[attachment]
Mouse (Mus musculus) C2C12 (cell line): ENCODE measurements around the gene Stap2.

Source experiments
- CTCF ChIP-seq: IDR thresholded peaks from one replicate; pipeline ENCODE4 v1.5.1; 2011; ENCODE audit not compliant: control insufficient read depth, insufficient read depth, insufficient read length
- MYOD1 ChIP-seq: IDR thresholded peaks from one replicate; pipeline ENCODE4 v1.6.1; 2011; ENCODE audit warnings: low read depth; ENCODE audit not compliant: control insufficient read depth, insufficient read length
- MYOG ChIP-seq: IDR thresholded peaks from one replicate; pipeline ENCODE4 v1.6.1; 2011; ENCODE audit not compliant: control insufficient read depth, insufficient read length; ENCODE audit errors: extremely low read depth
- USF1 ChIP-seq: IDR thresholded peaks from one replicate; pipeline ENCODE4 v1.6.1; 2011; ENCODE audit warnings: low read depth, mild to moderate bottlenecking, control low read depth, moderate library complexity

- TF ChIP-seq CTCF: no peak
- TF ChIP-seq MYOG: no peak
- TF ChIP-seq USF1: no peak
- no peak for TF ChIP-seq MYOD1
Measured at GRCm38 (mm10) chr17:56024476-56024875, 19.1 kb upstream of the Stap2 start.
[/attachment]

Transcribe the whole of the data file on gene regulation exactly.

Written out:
Mouse (Mus musculus) C2C12 (cell line): ENCODE measurements around the gene Stap2.

Source experiments
- CTCF ChIP-seq: IDR thresholded peaks from one replicate; pipeline ENCODE4 v1.5.1; 2011; ENCODE audit not compliant: control insufficient read depth, insufficient read depth, insufficient read length
- MYOD1 ChIP-seq: IDR thresholded peaks from one replicate; pipeline ENCODE4 v1.6.1; 2011; ENCODE audit warnings: low read depth; ENCODE audit not compliant: control insufficient read depth, insufficient read length
- MYOG ChIP-seq: IDR thresholded peaks from one replicate; pipeline ENCODE4 v1.6.1; 2011; ENCODE audit not compliant: control insufficient read depth, insufficient read length; ENCODE audit errors: extremely low read depth
- USF1 ChIP-seq: IDR thresholded peaks from one replicate; pipeline ENCODE4 v1.6.1; 2011; ENCODE audit warnings: low read depth, mild to moderate bottlenecking, control low read depth, moderate library complexity

- TF ChIP-seq CTCF: no peak
- TF ChIP-seq MYOG: no peak
- TF ChIP-seq USF1: no peak
- no peak for TF ChIP-seq MYOD1
Measured at GRCm38 (mm10) chr17:56024476-56024875, 19.1 kb upstream of the Stap2 start.